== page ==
Three minute read
Every year, more than one million people in the U.S. suffer from a heart attack. This means every 40 seconds someone in the US experiences congestive heart failure. Although heart disease death rates have fallen steadily for men, the rates for women have decreased only slightly.
Why is there such a discrepancy between men and women? A lot of it has to do with the variances in symptoms of heart attacks for each gender.
Chest tightening, sweating and pain in the shoulder and arm are the most well-known symptoms of a heart attack. For years, many believed these were the only symptoms to look out for, but as we learn more about cardiovascular disease, we find that there are significant differences in how men and women experience a heart attack.
Heart disease remains the leading cause of death for men. In fact, 1 in every 4 males die from a heart attack. Men also experience heart attacks earlier in life compared to women. Men exhibit the following symptoms during a heart attack:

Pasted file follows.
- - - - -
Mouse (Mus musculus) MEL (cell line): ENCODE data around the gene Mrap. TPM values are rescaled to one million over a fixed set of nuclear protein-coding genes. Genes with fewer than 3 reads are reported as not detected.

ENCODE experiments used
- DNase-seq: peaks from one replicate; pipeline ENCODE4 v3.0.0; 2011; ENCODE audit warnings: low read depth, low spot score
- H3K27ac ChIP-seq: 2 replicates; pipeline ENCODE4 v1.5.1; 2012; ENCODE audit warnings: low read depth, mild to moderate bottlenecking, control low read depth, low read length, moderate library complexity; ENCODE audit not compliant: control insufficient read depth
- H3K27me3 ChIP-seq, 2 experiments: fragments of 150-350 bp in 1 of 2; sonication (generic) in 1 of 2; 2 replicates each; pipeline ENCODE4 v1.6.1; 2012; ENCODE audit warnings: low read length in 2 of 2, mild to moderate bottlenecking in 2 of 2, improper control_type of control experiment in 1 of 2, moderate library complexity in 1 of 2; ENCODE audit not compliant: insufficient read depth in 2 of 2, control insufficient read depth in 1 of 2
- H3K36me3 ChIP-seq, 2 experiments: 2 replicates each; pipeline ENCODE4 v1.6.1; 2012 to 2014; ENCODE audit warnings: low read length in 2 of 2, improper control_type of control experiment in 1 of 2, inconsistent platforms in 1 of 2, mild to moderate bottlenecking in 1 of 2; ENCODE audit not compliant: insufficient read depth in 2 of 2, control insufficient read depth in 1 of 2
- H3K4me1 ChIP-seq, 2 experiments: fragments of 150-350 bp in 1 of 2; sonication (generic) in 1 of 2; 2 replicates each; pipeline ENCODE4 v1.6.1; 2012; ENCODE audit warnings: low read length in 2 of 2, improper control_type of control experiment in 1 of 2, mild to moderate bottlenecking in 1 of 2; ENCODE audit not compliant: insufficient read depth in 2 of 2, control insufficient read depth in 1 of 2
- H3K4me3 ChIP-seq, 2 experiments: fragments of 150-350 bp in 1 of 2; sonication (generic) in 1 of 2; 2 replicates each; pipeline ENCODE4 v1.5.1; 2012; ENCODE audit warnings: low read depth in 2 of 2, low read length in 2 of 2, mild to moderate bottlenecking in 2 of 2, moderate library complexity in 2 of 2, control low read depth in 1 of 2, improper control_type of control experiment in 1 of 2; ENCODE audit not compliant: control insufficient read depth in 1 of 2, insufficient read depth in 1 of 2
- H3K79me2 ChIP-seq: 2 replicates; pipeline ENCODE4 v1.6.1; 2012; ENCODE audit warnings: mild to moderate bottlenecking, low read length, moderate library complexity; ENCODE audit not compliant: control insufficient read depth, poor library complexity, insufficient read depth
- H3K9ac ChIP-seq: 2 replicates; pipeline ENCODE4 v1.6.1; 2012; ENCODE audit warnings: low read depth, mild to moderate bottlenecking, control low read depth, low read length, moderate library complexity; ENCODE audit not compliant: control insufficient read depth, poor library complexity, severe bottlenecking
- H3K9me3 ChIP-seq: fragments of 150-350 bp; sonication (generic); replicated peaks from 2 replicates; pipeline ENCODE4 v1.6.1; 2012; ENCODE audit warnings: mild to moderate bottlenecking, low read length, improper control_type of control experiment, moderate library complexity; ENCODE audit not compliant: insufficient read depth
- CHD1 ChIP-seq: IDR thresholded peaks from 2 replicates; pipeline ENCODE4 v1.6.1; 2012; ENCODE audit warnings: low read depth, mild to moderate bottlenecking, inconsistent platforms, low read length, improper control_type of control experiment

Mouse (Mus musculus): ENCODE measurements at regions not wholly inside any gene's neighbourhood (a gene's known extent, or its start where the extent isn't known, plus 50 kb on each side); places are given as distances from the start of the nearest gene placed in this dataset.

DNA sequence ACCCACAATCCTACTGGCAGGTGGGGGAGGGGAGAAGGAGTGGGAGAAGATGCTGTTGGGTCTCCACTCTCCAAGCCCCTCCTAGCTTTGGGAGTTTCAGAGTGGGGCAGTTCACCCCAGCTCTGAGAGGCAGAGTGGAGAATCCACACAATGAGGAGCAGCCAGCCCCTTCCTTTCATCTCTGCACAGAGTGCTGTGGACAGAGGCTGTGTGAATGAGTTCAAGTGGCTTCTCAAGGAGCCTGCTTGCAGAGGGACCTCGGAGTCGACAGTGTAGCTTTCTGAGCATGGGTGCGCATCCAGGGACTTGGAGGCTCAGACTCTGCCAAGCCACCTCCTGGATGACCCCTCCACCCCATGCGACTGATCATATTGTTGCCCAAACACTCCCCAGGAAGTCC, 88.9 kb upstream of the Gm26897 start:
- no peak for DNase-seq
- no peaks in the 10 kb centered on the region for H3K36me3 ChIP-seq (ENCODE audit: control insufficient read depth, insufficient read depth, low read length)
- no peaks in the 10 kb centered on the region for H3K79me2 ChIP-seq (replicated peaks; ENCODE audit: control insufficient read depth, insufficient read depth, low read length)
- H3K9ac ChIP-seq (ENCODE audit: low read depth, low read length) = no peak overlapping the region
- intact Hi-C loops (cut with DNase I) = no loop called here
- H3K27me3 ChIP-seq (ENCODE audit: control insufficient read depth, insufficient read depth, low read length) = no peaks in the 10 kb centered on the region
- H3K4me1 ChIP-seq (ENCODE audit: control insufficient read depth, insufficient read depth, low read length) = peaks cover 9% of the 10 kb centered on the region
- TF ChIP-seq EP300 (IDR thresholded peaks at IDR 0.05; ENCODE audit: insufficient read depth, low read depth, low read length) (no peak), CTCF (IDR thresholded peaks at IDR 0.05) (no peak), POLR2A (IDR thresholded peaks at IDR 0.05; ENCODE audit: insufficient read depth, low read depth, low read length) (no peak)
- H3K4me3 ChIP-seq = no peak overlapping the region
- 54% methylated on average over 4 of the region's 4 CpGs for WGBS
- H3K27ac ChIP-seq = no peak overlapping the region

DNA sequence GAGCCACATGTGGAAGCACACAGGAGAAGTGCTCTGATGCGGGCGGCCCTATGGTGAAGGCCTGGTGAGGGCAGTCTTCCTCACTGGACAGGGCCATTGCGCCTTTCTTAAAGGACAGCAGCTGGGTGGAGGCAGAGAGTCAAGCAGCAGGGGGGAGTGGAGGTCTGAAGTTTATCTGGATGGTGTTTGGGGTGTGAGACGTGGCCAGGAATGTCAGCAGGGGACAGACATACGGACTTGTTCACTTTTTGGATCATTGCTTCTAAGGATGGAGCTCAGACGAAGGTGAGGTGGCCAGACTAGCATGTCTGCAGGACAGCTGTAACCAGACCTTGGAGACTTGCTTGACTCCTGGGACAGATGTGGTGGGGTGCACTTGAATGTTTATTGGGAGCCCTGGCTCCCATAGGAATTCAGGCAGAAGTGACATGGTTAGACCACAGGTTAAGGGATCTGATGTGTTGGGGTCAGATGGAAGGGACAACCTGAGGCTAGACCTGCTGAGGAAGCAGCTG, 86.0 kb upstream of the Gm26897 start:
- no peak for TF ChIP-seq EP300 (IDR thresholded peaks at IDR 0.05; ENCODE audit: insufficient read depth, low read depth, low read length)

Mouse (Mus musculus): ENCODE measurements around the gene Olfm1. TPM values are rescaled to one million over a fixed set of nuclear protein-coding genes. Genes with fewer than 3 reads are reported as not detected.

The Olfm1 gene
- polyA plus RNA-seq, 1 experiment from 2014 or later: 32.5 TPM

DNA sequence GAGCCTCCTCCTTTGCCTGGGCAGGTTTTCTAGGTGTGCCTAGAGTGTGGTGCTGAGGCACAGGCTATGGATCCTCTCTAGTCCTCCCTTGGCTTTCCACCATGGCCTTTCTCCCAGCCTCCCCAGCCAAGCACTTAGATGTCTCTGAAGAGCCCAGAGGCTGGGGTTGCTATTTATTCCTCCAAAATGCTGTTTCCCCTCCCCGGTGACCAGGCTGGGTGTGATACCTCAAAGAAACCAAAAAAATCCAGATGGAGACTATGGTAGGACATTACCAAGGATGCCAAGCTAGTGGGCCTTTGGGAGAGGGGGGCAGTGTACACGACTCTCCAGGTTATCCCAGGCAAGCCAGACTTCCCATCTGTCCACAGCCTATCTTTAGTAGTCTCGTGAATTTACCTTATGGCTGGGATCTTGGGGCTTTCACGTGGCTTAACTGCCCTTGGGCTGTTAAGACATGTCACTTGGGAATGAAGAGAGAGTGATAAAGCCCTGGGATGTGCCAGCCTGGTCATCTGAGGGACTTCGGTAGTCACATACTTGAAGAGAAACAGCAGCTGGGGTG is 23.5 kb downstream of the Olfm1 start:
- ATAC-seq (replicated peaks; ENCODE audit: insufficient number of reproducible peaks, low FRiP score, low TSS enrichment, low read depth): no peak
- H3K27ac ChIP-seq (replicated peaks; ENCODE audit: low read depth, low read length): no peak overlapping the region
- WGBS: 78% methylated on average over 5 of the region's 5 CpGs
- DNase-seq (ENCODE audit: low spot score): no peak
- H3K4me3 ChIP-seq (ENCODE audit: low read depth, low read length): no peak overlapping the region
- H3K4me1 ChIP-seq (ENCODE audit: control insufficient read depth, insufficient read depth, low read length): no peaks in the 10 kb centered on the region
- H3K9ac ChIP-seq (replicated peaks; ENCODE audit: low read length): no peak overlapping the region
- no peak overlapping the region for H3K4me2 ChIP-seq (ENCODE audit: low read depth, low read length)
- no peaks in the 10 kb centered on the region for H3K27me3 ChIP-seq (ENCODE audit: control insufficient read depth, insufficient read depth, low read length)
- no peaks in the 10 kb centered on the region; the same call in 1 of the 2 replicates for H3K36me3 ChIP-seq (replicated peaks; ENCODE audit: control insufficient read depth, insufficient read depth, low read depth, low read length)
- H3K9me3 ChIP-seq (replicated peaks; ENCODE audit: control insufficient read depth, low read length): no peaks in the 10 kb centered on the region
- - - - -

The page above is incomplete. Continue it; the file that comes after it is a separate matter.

Recently, studies have shown that women experience heart attacks quite differently than men. In fact, most women don’t experience classic symptoms like chest or arm pain. Surprisingly, many women experience symptoms of a heart attack more than a month before the attack occurs. Here are the symptoms women experience:
According to a recent survey by the American Heart Association, only 65 percent of women said that they would seek emergency assistance if they thought they were having a heart attack. Researchers in Switzerland also found that women experiencing a heart attack will wait 37 times longer than a man before rushing to the ER.
There are two main reasons for this: women hesitate to seek help because they don’t feel they exhibit classic symptoms of a heart attack – like chest tightening and arm pain. Also, many women believe that heart disease is more of a “man’s disease,” so the idea that they could be suffering from a heart attack one does not seem plausible.
It’s important to schedule annual check-ups with your primary care physician to stay informed about your health Women should ask their doctor about their cardiovascular risk during their annual visit. During your check-up, your physician will learn more about your medical history, assess your blood pressure and recommend health screenings based on your age.
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